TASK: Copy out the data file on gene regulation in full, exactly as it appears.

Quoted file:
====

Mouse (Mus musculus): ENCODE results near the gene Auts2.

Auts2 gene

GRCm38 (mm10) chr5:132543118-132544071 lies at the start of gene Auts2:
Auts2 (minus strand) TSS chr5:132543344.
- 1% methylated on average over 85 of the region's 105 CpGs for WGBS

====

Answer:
Mouse (Mus musculus): ENCODE results near the gene Auts2.

Auts2 gene

GRCm38 (mm10) chr5:132543118-132544071 lies at the start of gene Auts2:
Auts2 (minus strand) TSS chr5:132543344.
- 1% methylated on average over 85 of the region's 105 CpGs for WGBS